Saturday, 1 May 2010

Good Game! Good Game! Good Game!

Let's 'ave a look at the old scoreboard......2010 List: 157 (Davy Tee, calm down!)

Was excellently chapperoned around the far SW of the county this morning by Stewart J. from Birdforum.  A bit of a theme developed in terms of birds seen, hence the title.  Game Bird No. 1 was a Red-legged Partridge, and several were seen throughout what was a damp at best and wet at worst four or so hours.  Next was Red Grouse, and like the RLP, seen one, seen many.  No. 3 was the Black Grouse.  We toured several leks and at one stage, a Greyhen was sitting on a wall not four yards from car.  Quite brilliant!  Blackcocks were seen in 1s or 3s and at distances from ten yards to several hundred.  The closest single male was a stunner and very obliging.

At Sipton Burn, a male Ring Ouzel took only seconds to show.  In addition, the place was heaving with Snipe, Curlew, Wheatear and Lapwing, and also seen were Oystercatcher, BHG, LBBG, Mistle Thrush, Stock Dove and Willow Warbler.  Precipitation clearly affected the migrants, unfortunately, as nothing more than the WW was heard or seen.

Nonetheless, a grand day out!

Tuesday, 27 April 2010

Beautiful Plumage

In this case, the Ring-necked Parakeet I saw this morning at Prestwick.  I have only ever seen one once before, many, many years ago near Horton Grange before I was infected with Ornithophilia!  But today the little fella was at Prestwick feeding on newly opened sycamore buds.  Yummy, yummy!

I then went for a walk up the Carrs for half an hour before work.  Travelling north from Mayfair House towards the sentry box was a joy.  It was sunny, still and cool, with Yellowhammer and Willow Warbler to my right, then Sedge Warbler followed by Grasshopper Warbler reeling.  Further down before the gate, Common Whitethroat in the hedge to my left, with cracking views, and in the horse field behind, at least 15 Wheatears (they were very mobile and I couldn't get my right sock and shoe off quick enough to allow me to count upto 20!).

And this evening, an hour at Blyth opposite the mouth of Sleek Burn was very pleasant and productive.  The mudflats had hods of Ringed Plover, Dunlin, Redshank and Oytercatcher.  There were a few common Gulls, Shelduck and Curlew.  And the most rewarding find was a Greenshank, plus a Common Whitethroat on the track leading to the boat yard.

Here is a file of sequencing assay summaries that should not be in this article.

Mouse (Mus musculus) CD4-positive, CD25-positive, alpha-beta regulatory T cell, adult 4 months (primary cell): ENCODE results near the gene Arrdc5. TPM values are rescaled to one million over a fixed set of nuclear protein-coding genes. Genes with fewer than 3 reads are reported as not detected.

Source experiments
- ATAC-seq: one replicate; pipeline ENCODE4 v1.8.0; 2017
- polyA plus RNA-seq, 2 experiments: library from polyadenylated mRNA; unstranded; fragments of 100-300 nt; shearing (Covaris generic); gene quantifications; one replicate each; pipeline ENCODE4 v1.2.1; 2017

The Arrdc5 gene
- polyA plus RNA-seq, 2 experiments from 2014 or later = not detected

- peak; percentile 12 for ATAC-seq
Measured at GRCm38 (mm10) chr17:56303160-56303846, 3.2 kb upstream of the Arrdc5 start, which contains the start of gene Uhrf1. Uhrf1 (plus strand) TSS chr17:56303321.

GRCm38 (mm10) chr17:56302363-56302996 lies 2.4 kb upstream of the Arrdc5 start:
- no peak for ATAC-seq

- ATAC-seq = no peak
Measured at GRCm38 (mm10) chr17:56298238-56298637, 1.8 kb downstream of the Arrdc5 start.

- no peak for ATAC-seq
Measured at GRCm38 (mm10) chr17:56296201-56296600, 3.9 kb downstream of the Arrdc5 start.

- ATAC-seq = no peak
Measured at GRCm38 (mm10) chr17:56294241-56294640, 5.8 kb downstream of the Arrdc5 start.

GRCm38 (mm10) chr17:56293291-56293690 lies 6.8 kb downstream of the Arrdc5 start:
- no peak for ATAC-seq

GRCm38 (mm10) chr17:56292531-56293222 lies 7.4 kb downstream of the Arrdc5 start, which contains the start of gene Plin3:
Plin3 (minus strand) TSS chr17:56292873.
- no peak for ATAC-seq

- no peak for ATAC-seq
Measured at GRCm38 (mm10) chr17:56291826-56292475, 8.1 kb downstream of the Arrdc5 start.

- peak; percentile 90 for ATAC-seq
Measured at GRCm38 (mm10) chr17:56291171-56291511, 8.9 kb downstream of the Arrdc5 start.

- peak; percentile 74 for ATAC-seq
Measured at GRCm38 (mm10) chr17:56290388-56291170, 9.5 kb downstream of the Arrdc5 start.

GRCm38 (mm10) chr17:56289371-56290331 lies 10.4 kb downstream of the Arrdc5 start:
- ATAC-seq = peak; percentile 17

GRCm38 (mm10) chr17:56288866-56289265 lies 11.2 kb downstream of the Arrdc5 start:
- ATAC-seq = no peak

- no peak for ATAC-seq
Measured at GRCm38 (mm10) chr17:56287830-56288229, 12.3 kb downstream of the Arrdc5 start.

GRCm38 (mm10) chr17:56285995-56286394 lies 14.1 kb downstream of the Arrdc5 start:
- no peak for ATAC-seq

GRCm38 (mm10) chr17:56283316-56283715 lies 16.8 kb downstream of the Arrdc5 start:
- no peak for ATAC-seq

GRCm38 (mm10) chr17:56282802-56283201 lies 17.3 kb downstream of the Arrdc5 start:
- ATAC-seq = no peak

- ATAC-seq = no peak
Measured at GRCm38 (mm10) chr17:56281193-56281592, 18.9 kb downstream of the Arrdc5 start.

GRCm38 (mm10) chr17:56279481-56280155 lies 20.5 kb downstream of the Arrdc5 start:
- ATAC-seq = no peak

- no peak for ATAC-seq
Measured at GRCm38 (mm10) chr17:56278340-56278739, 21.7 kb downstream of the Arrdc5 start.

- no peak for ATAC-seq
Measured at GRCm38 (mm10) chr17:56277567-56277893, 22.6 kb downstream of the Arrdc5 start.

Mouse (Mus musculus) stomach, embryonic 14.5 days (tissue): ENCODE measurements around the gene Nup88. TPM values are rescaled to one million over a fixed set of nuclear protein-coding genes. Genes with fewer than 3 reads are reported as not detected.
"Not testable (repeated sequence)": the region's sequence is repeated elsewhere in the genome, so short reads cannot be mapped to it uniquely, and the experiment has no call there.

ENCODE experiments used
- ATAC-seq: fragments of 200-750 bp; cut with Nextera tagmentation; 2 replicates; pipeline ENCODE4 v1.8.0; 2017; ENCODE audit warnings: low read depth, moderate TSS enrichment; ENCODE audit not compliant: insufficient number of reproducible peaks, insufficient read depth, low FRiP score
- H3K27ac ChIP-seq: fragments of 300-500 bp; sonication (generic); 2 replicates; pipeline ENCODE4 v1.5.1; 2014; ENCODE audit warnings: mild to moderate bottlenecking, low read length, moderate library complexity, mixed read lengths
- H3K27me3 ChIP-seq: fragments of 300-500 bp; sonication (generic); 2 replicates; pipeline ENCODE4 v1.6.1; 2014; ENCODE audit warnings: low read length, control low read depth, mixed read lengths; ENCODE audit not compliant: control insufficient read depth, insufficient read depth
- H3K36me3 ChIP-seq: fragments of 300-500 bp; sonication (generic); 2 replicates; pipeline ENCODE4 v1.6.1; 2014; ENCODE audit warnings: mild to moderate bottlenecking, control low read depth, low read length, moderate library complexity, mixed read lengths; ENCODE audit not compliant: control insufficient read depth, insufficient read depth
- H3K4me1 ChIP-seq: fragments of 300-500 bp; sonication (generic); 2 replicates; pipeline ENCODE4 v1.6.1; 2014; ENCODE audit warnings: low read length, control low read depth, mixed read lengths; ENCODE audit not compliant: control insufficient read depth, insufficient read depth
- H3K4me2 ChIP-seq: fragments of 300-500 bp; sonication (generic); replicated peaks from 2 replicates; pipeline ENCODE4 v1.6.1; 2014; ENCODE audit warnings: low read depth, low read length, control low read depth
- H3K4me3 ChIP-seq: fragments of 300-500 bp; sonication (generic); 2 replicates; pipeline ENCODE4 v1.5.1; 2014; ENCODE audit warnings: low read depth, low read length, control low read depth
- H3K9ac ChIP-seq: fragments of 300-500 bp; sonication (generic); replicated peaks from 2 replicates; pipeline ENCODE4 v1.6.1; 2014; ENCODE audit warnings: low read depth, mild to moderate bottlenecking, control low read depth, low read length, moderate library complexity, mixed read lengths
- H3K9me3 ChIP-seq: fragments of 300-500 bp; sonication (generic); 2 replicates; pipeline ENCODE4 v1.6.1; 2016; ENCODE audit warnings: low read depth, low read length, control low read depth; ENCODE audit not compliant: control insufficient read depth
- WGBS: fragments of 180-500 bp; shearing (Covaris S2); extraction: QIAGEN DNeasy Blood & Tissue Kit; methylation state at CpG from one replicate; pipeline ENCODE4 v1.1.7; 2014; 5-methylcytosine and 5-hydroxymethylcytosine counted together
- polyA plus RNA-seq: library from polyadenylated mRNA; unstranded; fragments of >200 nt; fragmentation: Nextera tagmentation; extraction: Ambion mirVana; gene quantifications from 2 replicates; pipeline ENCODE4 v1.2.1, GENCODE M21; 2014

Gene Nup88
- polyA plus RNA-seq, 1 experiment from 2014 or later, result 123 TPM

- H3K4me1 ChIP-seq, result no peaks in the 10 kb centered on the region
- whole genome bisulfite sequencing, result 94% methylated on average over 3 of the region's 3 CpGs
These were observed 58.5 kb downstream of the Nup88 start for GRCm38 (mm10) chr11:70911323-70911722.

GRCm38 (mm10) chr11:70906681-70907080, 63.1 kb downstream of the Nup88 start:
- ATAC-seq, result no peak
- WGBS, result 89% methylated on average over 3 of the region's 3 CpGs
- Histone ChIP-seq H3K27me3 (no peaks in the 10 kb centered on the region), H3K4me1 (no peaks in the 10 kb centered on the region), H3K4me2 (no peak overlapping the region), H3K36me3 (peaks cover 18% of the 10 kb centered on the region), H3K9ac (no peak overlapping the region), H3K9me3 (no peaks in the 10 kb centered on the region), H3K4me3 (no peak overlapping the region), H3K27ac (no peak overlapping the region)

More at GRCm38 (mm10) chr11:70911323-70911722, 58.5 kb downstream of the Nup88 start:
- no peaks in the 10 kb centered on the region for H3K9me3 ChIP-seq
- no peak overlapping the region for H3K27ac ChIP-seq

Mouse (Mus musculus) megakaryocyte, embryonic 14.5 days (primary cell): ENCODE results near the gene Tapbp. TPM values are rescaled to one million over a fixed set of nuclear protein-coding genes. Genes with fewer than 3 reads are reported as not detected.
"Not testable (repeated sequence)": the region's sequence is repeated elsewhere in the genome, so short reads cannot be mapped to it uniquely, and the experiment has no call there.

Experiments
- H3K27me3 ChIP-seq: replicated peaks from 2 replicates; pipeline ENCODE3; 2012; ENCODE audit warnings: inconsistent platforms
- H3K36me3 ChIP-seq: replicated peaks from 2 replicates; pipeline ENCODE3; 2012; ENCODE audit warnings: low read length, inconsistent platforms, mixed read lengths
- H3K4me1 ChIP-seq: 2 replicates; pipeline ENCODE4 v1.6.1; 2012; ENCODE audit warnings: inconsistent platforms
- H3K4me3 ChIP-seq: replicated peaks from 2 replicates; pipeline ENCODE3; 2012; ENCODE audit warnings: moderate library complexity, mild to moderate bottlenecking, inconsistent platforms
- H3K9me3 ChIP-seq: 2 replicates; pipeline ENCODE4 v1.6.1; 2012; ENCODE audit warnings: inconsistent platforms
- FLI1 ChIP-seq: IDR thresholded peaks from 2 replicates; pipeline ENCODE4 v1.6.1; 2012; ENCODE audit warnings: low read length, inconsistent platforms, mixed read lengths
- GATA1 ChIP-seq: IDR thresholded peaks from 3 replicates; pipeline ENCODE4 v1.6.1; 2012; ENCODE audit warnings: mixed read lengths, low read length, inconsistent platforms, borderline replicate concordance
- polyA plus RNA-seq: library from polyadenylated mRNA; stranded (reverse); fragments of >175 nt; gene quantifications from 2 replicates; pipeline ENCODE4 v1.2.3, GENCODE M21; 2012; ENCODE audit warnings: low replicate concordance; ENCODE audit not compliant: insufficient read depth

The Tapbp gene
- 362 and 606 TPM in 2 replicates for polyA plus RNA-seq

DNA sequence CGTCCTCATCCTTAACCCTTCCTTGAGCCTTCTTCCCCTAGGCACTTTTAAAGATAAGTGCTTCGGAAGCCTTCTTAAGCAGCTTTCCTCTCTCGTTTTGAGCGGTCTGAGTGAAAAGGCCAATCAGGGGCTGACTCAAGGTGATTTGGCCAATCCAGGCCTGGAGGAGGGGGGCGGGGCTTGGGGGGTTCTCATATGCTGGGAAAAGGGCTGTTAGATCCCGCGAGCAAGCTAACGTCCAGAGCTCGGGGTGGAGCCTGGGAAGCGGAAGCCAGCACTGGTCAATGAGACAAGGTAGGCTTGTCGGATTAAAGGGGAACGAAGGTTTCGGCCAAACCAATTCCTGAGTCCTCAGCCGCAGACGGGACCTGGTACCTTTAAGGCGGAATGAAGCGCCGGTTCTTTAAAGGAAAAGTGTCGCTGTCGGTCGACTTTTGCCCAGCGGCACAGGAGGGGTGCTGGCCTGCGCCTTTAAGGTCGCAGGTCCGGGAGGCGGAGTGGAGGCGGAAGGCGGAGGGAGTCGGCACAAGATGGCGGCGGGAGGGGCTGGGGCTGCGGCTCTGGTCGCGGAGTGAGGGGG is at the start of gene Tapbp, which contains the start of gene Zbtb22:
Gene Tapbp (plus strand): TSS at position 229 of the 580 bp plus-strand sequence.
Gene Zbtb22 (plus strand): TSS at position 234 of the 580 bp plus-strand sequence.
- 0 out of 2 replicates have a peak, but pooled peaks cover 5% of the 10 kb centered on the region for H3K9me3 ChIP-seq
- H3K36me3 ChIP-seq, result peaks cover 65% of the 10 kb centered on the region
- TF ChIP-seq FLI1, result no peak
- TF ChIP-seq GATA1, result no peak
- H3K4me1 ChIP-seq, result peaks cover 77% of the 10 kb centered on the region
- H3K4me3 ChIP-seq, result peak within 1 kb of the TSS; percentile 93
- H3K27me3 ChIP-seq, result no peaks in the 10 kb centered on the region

Monday, 26 April 2010

Out For A Duck

Thought I'd make an early call for the Mandarin at the Beehive Flash, so got there at 7:00 am or so to be met by a Crow, a Lapwing and a Redshank.  Even with my eyesight, neither could be confused for the intended quarry.  And as I stood, looking over the Flash, from my right, the sound of geese.  And as they neared, like the Battle of Britain flight on HRH's birthday, there they were.  Two Greylags, flanking a duck, coming in low (start the music here) and as they past, I was almost so emotional I was motivated to take the salute!  If it wasn't for those Greylags, and the Mandarin between, this great country would be ruled by Nazi waterfowl and we would not know freedom!

Enough of the pseudo-humour, onwards and upwards to this evening and a Bothal visit that did not provide bott all (what a pun!) but did add Green Sandpiper to the year and then northbound to East Chev.  Two Wimbrel in and over the South Pool, Sandwich Terns on the North and more Hirundines than I have ever seen, more like a swarm of flies than a flock of birds but no Swifts unfortunately.

Sunday, 25 April 2010

One Four Seven

In honour of Steve 'Interesting' Davis and his recent geriatric success at The Crucible, I made a 147 this afternoon.  Determined to get one of my all-time favourites, I took Mrs Liverbirder up the embankment (oooo-errrrr!) at Bolam (scene of last year's big Nightingale dip) and in an hour had up to four Roe Deer, four million rabbits, Grey Partridge, Yellowhammer, Willow Warbler by the bucket full, Linnet by the ton, Tree Sparrow, Pheasant, Common Whitethroat (No. 146) and best of all, a male Common Redstart (No. 147).  Now to pay hommage to Jocky Wilson!

Boring But True

Just got in from 70 minutes of foot patrol accompanied by Her Royal Beagle-ship, checking all of last year's Whitethroat territories within half a mile or so of Chez Moi!  Not a peep, and none at Arcot yesterday either.

Of significant interest to me, and lesser to others no doubt, was a reeling Grasshopper Warbler on Horton Burn just south of Heswall Road; a rural bird in a very urban area.

Edit: Lesser Whitethroat on the track leading between the back of Beaconhill to Arcot, in the hawthorns near the junction with the road leading to the horse farm.